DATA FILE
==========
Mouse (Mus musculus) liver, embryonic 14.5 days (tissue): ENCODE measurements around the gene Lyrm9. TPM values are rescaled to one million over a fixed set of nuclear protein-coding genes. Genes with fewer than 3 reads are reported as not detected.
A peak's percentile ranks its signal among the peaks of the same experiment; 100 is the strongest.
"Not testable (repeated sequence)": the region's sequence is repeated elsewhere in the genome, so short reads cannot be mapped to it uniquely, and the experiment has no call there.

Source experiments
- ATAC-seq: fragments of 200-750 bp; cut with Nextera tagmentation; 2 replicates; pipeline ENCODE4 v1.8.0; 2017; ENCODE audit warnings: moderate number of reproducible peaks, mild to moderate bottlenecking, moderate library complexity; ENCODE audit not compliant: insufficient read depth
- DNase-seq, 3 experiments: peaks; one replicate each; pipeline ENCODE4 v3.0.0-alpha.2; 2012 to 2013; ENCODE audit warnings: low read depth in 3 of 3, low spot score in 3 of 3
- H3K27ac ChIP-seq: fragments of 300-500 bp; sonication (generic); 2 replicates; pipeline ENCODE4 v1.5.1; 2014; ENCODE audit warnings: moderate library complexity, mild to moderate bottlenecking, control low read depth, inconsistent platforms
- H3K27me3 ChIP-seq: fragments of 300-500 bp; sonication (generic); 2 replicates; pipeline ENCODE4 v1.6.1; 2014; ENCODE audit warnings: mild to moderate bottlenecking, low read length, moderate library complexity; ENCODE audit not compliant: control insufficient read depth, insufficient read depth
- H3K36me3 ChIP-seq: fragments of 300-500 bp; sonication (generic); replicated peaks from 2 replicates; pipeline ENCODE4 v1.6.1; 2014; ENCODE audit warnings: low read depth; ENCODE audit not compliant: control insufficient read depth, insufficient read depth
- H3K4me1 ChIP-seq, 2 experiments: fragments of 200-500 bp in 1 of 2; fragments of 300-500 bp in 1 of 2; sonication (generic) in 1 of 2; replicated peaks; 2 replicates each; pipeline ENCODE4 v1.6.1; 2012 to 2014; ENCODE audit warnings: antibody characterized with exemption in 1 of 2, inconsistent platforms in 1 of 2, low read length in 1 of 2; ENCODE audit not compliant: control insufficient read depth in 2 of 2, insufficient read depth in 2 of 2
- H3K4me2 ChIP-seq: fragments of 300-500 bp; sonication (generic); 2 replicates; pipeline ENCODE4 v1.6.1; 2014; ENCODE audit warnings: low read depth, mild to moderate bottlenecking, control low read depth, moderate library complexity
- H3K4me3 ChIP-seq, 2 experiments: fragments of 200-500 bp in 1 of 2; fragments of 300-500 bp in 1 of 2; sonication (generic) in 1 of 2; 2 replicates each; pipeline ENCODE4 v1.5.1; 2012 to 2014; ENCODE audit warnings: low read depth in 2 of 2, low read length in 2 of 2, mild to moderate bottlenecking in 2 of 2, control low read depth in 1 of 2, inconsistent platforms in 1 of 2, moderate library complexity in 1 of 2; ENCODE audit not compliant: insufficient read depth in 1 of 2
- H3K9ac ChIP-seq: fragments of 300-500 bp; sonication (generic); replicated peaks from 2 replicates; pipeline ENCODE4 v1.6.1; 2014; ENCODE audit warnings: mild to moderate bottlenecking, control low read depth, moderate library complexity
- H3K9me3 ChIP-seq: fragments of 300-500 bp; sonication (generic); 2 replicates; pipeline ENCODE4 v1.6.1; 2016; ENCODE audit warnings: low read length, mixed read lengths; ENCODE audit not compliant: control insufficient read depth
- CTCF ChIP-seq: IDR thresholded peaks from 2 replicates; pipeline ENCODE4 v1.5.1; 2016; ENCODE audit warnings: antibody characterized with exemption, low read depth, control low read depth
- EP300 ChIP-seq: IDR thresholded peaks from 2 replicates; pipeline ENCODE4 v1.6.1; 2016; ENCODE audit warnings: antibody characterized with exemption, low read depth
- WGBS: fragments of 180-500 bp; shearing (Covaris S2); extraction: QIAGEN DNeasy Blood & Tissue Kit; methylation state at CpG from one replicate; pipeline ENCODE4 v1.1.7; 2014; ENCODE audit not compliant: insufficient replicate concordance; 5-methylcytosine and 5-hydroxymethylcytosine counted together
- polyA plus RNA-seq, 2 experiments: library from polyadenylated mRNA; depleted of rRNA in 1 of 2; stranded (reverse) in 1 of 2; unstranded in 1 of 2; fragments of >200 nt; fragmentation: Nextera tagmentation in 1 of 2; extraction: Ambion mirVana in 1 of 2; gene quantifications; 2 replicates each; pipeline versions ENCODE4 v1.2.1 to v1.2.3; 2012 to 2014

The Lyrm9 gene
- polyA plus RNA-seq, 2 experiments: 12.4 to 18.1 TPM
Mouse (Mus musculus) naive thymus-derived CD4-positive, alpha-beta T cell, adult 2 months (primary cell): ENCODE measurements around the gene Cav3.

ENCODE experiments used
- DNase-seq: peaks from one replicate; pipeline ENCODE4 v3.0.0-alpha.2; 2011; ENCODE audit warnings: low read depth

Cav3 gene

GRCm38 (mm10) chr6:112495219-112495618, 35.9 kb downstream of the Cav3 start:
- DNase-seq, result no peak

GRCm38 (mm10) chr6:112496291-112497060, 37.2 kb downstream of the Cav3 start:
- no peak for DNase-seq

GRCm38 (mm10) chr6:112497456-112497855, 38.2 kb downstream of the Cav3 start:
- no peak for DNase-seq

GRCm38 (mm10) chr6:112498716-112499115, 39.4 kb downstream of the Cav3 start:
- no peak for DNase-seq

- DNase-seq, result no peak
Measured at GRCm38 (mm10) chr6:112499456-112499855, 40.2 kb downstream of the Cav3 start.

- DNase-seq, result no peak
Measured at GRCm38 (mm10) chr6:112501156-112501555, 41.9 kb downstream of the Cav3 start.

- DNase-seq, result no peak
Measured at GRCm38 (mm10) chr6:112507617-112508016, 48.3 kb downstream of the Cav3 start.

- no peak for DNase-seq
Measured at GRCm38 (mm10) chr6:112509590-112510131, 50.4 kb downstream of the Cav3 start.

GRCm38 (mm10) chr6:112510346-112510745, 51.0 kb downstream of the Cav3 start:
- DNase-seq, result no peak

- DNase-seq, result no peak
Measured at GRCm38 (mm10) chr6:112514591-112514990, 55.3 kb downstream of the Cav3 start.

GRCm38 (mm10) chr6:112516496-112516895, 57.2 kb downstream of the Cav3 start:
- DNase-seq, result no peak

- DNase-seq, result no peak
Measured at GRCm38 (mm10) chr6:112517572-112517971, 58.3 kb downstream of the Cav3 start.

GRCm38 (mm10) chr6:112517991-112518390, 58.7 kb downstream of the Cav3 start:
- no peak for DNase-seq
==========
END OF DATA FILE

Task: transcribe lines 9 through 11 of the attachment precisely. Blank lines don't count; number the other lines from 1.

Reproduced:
- H3K36me3 ChIP-seq: fragments of 300-500 bp; sonication (generic); replicated peaks from 2 replicates; pipeline ENCODE4 v1.6.1; 2014; ENCODE audit warnings: low read depth; ENCODE audit not compliant: control insufficient read depth, insufficient read depth
- H3K4me1 ChIP-seq, 2 experiments: fragments of 200-500 bp in 1 of 2; fragments of 300-500 bp in 1 of 2; sonication (generic) in 1 of 2; replicated peaks; 2 replicates each; pipeline ENCODE4 v1.6.1; 2012 to 2014; ENCODE audit warnings: antibody characterized with exemption in 1 of 2, inconsistent platforms in 1 of 2, low read length in 1 of 2; ENCODE audit not compliant: control insufficient read depth in 2 of 2, insufficient read depth in 2 of 2
- H3K4me2 ChIP-seq: fragments of 300-500 bp; sonication (generic); 2 replicates; pipeline ENCODE4 v1.6.1; 2014; ENCODE audit warnings: low read depth, mild to moderate bottlenecking, control low read depth, moderate library complexity